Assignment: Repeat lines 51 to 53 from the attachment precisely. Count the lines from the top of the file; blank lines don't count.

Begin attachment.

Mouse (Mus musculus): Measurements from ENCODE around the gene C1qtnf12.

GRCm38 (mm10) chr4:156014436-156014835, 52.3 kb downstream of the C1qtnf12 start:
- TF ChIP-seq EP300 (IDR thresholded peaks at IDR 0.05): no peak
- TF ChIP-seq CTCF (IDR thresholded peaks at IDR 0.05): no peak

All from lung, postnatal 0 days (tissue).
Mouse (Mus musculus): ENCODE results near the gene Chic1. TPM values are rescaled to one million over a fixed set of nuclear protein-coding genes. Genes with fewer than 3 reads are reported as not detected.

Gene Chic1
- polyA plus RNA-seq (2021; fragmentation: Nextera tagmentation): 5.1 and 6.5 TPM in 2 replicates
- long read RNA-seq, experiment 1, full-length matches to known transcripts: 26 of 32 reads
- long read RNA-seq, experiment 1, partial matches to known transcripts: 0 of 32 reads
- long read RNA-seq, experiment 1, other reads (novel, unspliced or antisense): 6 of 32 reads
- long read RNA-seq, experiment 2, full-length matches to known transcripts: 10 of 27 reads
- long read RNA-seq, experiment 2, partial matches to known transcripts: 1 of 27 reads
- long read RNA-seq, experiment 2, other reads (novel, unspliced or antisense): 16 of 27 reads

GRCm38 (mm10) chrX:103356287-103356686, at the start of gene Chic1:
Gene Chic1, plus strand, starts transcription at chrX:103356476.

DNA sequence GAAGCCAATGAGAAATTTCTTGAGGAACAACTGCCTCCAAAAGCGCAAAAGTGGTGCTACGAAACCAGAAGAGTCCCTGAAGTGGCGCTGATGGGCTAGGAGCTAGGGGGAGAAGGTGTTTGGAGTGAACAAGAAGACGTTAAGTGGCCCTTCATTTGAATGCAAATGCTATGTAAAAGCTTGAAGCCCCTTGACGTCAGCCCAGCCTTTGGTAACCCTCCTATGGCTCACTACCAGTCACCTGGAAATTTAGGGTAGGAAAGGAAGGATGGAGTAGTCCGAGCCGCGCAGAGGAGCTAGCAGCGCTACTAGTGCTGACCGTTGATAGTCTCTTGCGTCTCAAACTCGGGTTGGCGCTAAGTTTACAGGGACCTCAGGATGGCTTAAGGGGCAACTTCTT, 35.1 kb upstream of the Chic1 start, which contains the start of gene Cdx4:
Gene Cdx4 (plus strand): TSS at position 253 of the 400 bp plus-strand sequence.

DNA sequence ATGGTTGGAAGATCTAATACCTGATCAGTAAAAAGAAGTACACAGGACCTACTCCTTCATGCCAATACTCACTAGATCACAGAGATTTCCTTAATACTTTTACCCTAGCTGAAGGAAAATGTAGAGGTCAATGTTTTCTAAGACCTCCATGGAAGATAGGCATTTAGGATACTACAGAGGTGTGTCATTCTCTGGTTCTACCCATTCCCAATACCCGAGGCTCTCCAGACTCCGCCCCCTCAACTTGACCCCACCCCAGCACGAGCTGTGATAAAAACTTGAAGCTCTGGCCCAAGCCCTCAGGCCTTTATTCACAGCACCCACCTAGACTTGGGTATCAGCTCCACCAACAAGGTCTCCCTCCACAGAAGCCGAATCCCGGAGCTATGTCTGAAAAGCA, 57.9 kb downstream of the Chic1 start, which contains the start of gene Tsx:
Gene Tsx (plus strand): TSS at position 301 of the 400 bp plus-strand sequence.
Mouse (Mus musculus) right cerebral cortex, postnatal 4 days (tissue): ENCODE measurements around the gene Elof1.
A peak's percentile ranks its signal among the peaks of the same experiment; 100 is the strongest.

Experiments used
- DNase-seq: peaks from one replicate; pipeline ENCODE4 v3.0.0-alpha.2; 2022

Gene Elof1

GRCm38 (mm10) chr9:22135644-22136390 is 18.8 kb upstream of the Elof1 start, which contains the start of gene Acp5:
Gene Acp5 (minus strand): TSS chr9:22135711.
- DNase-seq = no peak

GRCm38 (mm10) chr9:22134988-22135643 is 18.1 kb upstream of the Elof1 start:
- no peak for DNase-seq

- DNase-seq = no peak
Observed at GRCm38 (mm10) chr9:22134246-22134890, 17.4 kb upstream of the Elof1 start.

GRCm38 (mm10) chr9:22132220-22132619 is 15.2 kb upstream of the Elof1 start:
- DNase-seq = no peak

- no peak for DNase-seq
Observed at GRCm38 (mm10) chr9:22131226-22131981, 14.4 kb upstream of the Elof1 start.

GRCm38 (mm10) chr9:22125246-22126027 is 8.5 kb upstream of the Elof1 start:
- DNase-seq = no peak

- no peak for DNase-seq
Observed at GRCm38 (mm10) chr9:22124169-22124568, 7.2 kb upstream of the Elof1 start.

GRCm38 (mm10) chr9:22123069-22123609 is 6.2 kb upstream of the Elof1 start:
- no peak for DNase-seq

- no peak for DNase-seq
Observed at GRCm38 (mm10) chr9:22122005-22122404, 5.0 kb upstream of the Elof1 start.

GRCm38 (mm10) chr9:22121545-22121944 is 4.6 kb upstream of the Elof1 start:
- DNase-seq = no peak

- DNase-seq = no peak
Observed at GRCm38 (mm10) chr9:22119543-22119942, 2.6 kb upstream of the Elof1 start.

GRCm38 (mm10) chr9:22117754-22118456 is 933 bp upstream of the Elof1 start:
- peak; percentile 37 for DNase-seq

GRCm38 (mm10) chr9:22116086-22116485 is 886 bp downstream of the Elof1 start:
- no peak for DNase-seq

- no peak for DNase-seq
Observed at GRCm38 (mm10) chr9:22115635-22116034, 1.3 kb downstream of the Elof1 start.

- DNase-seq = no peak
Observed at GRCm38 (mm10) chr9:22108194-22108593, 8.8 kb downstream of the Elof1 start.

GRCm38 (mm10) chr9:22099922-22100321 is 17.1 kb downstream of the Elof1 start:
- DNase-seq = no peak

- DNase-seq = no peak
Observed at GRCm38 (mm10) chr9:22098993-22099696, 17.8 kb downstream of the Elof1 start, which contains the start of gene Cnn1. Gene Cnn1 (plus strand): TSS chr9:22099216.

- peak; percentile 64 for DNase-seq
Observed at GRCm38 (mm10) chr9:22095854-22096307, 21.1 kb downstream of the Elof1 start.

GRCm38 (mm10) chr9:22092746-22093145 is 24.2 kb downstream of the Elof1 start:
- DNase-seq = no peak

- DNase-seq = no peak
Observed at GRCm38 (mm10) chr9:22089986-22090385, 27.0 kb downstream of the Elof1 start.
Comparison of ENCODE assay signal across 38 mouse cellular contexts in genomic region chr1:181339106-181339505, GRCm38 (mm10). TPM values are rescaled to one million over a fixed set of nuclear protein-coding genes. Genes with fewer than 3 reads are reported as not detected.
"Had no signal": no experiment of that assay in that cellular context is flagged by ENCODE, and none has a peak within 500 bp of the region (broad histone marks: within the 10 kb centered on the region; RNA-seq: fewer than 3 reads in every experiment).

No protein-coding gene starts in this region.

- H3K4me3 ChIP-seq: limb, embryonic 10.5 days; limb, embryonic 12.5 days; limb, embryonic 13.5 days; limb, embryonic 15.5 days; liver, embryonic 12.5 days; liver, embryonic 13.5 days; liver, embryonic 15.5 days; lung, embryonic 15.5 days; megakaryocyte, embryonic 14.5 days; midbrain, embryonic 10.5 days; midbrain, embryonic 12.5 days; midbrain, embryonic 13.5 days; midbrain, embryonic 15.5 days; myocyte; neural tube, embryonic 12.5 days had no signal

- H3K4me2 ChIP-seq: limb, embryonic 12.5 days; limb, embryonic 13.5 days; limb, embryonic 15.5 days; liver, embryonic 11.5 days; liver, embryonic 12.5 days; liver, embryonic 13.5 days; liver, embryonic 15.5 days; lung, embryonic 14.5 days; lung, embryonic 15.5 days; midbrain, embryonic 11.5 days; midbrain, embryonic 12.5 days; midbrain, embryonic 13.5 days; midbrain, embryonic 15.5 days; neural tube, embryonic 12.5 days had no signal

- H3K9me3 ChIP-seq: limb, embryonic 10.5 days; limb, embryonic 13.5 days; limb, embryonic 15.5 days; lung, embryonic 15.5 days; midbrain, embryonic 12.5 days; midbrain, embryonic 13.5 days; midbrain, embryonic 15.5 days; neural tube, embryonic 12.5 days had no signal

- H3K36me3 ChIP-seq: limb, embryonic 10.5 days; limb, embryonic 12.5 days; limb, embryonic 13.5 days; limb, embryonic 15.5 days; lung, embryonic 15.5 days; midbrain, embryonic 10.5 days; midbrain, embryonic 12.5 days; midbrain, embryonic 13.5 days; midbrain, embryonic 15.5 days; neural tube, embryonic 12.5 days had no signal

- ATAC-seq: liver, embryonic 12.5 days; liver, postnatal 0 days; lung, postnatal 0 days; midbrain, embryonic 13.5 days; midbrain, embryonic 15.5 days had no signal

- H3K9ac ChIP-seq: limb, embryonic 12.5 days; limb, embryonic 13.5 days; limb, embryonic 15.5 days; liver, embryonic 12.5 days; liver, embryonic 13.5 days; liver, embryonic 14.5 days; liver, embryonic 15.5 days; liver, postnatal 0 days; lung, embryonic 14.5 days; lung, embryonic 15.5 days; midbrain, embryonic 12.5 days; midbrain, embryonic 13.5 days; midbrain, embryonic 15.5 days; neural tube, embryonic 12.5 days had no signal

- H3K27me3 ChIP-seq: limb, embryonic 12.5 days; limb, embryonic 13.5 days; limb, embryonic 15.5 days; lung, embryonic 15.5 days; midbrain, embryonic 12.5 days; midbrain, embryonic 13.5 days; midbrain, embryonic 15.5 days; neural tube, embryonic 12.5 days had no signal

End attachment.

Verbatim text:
GRCm38 (mm10) chr9:22116086-22116485 is 886 bp downstream of the Elof1 start:
- no peak for DNase-seq

- no peak for DNase-seq